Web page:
How to Calculate a Make-Whole Provision

Make-whole costs can be expensive.
Make-whole costs can be expensive. (Image: Comstock/Comstock/Getty Images)

A make-whole provision allows a borrower to pay off loan debt early by making a lump-sum payment to the lender. To find the value of this provision, you must estimate the net present value of the payments that would be made if the loan went to full term. Many times, the assumptions for this calculation will be explicit in the loan documents or can be assumed from the interest rate on the loan.

Gather the terms of your loan, including how much principle you have remaining, the interest rate and the the time left on the contract.

Use the interest rate on a loan as the interest rate for your make-whole provision. However, if you have a contract for monthly payments without an interest rate, you will need to assume a rate for the future cash flow. An industry standard for a medium risk rate is 10 percent.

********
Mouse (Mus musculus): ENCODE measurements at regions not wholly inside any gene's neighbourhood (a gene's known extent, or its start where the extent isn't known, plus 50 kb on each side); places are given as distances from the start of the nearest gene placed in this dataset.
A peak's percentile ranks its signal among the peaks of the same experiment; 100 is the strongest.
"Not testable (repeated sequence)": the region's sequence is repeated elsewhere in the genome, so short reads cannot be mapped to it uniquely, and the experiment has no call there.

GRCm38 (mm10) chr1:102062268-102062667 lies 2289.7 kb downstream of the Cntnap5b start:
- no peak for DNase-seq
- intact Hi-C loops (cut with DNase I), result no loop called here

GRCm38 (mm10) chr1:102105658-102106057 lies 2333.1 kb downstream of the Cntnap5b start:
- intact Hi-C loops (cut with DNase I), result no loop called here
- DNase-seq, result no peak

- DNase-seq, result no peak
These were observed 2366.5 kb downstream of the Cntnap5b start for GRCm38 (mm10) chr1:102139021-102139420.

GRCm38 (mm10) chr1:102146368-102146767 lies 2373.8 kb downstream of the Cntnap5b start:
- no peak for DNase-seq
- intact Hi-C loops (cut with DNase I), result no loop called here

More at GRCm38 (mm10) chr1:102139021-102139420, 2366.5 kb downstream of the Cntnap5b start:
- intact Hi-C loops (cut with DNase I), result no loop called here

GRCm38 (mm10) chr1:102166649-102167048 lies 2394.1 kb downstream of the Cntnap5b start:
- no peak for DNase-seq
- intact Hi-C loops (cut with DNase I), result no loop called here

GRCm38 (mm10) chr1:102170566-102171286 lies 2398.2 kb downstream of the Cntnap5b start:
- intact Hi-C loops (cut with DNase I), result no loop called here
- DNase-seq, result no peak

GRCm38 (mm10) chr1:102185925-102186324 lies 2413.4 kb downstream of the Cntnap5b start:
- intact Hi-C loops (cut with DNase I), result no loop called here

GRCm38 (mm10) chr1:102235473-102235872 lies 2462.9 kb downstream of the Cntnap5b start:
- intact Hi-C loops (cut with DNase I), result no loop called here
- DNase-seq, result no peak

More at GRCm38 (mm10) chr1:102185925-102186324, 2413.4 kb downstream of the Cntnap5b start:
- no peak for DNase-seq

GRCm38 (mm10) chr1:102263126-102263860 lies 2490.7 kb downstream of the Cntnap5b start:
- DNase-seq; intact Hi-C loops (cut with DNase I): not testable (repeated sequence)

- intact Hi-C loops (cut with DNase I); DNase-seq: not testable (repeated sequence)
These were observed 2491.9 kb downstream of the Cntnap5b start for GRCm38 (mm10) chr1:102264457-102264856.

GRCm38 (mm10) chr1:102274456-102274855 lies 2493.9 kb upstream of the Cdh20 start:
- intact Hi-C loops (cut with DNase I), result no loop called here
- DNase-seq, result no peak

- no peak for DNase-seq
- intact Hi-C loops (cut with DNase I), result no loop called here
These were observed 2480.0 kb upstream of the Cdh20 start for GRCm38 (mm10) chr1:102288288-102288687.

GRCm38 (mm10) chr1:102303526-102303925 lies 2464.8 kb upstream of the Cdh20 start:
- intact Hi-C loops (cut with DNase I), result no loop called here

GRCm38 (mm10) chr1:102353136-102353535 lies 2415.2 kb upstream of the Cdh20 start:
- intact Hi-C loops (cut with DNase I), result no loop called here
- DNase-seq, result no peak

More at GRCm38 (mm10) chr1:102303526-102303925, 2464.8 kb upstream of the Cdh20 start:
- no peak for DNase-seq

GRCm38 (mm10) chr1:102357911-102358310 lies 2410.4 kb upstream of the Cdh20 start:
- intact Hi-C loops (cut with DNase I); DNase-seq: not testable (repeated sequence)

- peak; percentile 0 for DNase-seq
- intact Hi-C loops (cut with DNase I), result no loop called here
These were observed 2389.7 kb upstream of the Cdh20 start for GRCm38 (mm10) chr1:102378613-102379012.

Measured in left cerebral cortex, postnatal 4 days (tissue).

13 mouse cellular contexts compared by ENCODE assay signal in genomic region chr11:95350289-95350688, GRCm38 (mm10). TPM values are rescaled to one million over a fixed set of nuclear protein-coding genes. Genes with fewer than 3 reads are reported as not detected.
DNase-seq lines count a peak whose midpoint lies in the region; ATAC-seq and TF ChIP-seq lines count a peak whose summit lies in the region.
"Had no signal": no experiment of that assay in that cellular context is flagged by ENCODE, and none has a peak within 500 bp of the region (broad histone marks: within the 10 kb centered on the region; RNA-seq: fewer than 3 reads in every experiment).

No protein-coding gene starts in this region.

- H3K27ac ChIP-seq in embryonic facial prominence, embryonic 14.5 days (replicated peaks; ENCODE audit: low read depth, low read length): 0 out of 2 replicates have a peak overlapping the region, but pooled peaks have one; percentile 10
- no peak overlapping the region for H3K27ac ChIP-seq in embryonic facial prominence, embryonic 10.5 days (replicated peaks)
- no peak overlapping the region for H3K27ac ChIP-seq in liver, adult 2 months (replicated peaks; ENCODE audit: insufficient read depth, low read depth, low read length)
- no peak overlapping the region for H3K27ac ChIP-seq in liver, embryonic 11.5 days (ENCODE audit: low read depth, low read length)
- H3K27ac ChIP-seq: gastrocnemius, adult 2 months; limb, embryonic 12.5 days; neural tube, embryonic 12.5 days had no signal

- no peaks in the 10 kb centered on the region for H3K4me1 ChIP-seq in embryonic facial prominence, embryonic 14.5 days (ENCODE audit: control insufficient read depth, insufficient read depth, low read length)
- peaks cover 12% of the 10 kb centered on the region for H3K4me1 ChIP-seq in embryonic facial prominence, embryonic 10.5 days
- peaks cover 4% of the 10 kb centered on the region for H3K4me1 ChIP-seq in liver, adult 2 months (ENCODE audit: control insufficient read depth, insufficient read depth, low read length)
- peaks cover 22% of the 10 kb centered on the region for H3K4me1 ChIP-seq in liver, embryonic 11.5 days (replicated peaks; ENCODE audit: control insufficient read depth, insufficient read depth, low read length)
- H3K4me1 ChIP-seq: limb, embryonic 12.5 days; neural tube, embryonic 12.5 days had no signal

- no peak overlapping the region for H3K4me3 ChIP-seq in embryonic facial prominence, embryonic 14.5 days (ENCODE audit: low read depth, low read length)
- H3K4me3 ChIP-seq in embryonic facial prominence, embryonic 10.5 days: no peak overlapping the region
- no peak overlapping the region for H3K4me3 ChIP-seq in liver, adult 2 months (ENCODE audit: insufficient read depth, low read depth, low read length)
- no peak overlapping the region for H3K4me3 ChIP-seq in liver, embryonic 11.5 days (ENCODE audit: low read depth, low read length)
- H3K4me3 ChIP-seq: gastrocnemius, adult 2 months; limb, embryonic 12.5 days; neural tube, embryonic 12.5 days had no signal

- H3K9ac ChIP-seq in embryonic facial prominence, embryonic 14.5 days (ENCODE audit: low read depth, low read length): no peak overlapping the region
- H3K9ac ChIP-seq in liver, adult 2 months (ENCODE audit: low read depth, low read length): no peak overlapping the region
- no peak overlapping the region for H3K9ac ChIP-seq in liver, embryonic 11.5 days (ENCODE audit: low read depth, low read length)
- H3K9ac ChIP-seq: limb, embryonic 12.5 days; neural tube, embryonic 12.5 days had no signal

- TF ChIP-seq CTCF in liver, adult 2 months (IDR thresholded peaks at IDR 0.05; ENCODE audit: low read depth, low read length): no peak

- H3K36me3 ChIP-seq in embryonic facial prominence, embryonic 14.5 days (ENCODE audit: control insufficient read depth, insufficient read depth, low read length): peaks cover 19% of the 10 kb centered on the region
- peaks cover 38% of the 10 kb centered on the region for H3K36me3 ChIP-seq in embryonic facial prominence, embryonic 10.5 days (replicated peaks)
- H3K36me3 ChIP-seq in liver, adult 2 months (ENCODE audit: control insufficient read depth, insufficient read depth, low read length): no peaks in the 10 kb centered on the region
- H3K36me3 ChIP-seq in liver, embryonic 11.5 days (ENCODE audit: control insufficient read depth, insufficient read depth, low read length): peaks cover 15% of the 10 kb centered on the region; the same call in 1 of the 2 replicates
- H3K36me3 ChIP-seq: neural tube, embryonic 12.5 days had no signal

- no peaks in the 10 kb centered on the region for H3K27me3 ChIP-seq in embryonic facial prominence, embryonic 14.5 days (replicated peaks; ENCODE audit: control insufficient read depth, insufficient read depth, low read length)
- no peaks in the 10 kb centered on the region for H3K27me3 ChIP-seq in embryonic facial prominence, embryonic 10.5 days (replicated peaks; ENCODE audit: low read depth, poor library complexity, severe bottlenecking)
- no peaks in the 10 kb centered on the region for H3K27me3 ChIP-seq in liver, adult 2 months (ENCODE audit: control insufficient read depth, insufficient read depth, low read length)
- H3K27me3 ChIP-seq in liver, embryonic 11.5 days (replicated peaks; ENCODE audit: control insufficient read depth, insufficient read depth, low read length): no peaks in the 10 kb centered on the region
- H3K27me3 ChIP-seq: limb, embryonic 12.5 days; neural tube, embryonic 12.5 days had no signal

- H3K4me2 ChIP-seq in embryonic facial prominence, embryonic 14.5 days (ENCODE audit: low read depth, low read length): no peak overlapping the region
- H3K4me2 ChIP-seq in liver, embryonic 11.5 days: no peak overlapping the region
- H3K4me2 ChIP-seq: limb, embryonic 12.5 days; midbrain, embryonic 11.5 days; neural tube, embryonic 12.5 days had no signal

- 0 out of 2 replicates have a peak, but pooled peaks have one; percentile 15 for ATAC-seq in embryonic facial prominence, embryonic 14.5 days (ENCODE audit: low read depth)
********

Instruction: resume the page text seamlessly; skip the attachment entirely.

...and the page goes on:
Examine the formula for net present value (NPV). It will be used to make the calculation for the make-whole provision based on the outstanding funds to be paid. The formula is as follows:

NPV = R/(1+i)^t

Where R is the remaining principle payment , i is the interest rate and T is the time in years remaining.

Calculate the NPV as a way to determine the make-whole provision using your data. If we assume that the interest rate is 10n percent, the debt is $5,000 and three years are left, the calculation is as follows:

NPV = $5,000/(1+.1)^3 NPV = $3,756.57

Add any prepayment penalty to the NPV if it is in the contract. Otherwise, the make-whole provision in the example would be $3,756.57.

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